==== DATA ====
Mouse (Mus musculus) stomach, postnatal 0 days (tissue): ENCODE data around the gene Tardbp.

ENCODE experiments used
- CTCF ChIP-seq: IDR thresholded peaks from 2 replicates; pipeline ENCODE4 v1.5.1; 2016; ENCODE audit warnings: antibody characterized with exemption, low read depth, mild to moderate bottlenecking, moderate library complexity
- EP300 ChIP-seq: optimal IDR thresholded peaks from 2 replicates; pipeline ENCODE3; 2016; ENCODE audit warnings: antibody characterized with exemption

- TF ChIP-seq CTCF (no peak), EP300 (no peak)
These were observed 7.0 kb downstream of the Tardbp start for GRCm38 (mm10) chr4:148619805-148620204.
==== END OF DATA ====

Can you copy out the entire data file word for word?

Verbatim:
Mouse (Mus musculus) stomach, postnatal 0 days (tissue): ENCODE data around the gene Tardbp.

ENCODE experiments used
- CTCF ChIP-seq: IDR thresholded peaks from 2 replicates; pipeline ENCODE4 v1.5.1; 2016; ENCODE audit warnings: antibody characterized with exemption, low read depth, mild to moderate bottlenecking, moderate library complexity
- EP300 ChIP-seq: optimal IDR thresholded peaks from 2 replicates; pipeline ENCODE3; 2016; ENCODE audit warnings: antibody characterized with exemption

- TF ChIP-seq CTCF (no peak), EP300 (no peak)
These were observed 7.0 kb downstream of the Tardbp start for GRCm38 (mm10) chr4:148619805-148620204.